I was only 18 years old when I first came to the Netherlands. My first job was at a tulips farm in Noordwijk.My work consisted of cutting and picking tulips in the field and placing the root of the tulip so called “onion” on a mechanical belt. One day I had an accident: I cut my finger badly, it developed a severe infection. Back in that, time I only spoke Polish, and I didn’t have any health insurance. I went to the hospital to seek help twice, first a General Practitioner performed a simple procedure of cutting, cleaning and putting a bandage to the open wound. In the following days, it was getting worse and worse, but I still had to work in the field. I went to a hospital again, where the doctors said that it was very serious and they must amputate my finger. At first, I couldn’t believe it, I thought to myself that I would rather go to Poland than allow that to happen. Then suddenly I heard someone speak Polish in the corridor, and it was thanks to that doctor that I had the right treatment.
In the next year, I changed jobs sixteen times through different recruiting agencies and lived in several houses, mainly with other Polish people. One of the residency buildings was even a former nightclub in the Middelland area, which was eventually turned into a hotel. Sometimes I shared a room with two or three other people. Time passed and I learned new trades and found better work.
The other day, when I was driving through Europort by night, watching the lights shining, the huge ships and cranes; it looked like New York City from a distance. I always wanted to work at the port, it was my dream job, and now, I am working here as a maintenance technician, I maintain and assist the ships upon arrival and out of the docks at their departure.
“A certain warm feeling that
makes me want to come back
The shop on Vierambachtstraat is a cabinet of curiosity or a place to discover. A man of Moroccan descent sells all kinds of goods; from nuts and dried fruits, seeds and kernels, oil, honey and the best cinnamon I’ve ever tasted. Also, one can find an entirely different set of peculiar items such as bicycle parts, nuts and bolts in all shapes and sizes and household items: rice cookers, dustpans and brushes, brightly colored plastic tablecloths on rolls. Whenever I enter his shop, he calls me ‘zus’, sister in a gracious manner. ‘Will that be all, sister?; or Okay, sister.’ One day I told him that I like coming to his shop because he calls me this way and then he friendly replied: ‘I call you this way out of respect. One would never hurt his or her own sister.’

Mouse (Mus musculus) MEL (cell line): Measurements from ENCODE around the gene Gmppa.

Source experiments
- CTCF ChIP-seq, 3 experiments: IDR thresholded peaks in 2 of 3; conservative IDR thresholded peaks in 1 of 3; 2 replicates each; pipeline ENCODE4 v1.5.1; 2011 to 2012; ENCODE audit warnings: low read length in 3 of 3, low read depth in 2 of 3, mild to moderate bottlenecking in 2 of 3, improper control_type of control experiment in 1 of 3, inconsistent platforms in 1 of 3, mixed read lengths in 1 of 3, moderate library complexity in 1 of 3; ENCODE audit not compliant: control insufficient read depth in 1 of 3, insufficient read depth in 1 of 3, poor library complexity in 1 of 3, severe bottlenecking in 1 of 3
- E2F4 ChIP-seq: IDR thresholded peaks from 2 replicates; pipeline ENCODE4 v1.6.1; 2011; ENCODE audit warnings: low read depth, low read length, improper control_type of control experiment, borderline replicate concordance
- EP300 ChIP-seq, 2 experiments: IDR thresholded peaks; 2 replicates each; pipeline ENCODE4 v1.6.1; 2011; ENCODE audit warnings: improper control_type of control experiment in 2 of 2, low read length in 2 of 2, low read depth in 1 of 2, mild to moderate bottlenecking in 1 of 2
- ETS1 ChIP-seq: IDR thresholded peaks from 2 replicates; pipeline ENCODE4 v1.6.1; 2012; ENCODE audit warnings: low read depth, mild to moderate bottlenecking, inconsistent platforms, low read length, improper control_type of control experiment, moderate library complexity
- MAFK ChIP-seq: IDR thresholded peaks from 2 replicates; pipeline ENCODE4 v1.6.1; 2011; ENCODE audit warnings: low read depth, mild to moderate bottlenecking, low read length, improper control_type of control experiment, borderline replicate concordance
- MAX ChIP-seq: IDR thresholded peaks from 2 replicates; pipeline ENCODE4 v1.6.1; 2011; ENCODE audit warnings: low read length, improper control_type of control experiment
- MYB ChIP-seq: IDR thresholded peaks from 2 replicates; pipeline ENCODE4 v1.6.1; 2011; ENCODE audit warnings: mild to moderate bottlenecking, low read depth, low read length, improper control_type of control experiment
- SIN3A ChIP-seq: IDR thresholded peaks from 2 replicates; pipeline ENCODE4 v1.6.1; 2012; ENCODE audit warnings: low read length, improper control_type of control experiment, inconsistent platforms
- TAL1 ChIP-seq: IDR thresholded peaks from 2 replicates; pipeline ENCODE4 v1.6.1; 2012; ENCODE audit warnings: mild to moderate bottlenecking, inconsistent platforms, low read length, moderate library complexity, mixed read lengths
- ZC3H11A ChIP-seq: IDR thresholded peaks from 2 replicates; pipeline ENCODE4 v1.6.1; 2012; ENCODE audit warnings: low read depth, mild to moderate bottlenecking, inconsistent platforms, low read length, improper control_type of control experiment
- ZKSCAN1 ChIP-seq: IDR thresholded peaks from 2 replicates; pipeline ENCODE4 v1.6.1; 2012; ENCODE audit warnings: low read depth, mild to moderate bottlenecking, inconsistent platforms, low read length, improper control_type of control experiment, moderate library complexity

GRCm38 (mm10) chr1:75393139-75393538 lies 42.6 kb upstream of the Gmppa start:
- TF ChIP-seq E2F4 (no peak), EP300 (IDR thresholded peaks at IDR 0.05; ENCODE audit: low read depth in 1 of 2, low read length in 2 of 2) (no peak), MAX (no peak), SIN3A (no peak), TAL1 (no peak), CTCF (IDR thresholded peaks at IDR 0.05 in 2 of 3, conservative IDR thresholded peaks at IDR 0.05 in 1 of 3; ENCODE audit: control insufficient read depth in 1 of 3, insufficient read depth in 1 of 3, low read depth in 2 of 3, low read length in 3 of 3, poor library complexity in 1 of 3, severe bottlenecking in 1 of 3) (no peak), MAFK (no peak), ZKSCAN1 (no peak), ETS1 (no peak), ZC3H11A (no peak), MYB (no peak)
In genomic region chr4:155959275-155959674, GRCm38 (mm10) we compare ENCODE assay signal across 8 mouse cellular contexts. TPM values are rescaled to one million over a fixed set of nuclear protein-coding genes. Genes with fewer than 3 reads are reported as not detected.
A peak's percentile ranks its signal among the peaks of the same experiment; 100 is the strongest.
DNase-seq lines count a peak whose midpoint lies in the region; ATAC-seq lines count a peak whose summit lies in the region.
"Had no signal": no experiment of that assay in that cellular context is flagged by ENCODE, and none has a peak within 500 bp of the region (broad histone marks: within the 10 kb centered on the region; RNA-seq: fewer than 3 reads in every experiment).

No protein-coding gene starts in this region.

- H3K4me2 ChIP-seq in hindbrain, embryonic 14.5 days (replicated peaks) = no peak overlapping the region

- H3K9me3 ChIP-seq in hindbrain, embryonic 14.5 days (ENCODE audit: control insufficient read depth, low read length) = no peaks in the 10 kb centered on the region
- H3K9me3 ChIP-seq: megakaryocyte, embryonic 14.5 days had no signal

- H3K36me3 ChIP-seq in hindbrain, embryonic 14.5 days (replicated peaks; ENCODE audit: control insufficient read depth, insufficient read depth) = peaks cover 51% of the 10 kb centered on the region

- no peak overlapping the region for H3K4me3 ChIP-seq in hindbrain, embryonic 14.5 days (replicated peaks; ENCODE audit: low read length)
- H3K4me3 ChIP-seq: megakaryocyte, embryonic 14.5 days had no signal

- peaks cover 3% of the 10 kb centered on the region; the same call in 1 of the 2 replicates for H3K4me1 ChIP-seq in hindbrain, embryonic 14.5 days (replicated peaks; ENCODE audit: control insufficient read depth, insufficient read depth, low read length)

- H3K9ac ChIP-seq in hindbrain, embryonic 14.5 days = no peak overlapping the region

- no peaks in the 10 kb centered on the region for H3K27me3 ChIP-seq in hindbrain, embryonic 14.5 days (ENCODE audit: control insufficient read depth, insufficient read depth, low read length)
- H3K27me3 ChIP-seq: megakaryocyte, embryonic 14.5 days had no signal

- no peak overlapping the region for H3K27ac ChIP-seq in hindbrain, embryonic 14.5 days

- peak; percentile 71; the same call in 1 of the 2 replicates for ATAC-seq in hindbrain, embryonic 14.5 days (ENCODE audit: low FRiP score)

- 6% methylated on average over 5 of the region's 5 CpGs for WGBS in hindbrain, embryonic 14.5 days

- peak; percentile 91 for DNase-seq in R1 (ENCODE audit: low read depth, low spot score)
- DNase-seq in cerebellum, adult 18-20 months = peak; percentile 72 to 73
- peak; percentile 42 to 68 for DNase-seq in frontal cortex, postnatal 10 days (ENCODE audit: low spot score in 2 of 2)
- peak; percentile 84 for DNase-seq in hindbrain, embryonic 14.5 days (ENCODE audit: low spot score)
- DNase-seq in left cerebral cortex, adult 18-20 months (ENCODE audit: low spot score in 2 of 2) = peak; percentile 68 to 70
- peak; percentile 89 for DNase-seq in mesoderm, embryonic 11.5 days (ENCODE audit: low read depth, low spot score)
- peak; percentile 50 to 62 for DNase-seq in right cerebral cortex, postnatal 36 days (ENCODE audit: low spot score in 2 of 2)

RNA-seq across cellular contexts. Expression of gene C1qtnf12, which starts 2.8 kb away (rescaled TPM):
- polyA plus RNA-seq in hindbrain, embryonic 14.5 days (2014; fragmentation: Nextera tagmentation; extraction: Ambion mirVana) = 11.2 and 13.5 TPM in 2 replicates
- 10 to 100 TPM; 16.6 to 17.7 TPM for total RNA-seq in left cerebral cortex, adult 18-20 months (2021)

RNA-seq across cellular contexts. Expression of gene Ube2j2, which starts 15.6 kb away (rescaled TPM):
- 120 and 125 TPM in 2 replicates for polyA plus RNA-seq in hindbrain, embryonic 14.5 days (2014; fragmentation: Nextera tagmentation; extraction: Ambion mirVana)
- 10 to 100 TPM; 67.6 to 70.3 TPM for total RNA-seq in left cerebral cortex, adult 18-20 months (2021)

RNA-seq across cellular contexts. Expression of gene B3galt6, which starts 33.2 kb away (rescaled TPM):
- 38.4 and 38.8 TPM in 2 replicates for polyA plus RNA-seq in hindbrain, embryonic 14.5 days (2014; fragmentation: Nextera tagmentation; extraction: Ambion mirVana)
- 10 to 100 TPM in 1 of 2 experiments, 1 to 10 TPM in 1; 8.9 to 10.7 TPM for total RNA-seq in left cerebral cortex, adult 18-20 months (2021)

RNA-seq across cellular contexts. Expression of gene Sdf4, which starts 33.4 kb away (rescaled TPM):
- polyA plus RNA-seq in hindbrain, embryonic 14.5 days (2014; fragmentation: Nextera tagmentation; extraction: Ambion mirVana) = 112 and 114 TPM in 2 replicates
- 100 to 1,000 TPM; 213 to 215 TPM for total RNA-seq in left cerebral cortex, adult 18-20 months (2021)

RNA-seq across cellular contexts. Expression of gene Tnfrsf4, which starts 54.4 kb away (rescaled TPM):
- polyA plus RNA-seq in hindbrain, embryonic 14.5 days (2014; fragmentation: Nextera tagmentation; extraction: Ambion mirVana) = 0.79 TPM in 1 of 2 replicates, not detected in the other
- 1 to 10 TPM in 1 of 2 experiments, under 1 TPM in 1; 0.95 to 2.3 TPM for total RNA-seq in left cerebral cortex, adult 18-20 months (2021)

I love this special feeling of comfort with a person who I don’t really know, just because he calls me ‘sister’. How this one simple word ‘sister’ – instantly creates a sense of closeness and belonging, and makes me feel less alone in this city.
“It takes a village to raise a child.”
When I was four, a new residential building was built in Middelland. Families of different origins, mainly from Suriname and Cape Verde, all came to live here.
I grew up together with their children and our parents raised us, as one big family. They would take us to school, celebrate our birthdays and organize games on the street. I grew up with the feeling that we can achieve everything within our small community, our little ‘neighborhood club’ as we call it. We all learn from each other and our extended family. It really matters where you grow up: if not all these people had come to live here, my childhood, as a daughter of Surinamese parents in Rotterdam West, would have been completely different. There would have been less common ground with the people around us. My parents always encouraged me to follow my own path, but they had little knowledge of the Dutch school system. It was my older brother who put a lot of time and energy to guide me through. He would quiz me for exams and take me to places, activities. It’s partly thanks to him that I discovered my creative side and choose to study arts. I was lucky.
Many children with my background have to work harder for the same opportunities. With my knowledge and experience of being a second generation, I want to make it easier for the next generation – the one growing up now. I want to be their older sister or aunt in order to help them to develop their talents and dreams. Middelland is a beautiful area, a place where you can achieve everything you want, and that applies to everyone!
This project was Riso-printed in an edition of 150, June 2022.
Many thanks to all participants who agreed to share their stories and also for guidance of Michaela Lakova, Nienke Terpsma, and the help of Colin Dassen with the production of the porcelain houses and the resin table.
Editing by Laura Akana
Riso print by Michael van Kekem
Public artwork, porcelain, resin table handcrafted 17 West Rotterdam houses from the street of the stories collected. Table is used daily in Urban Espresso Bar.
This project was realized with the generous support of Droom and Daad.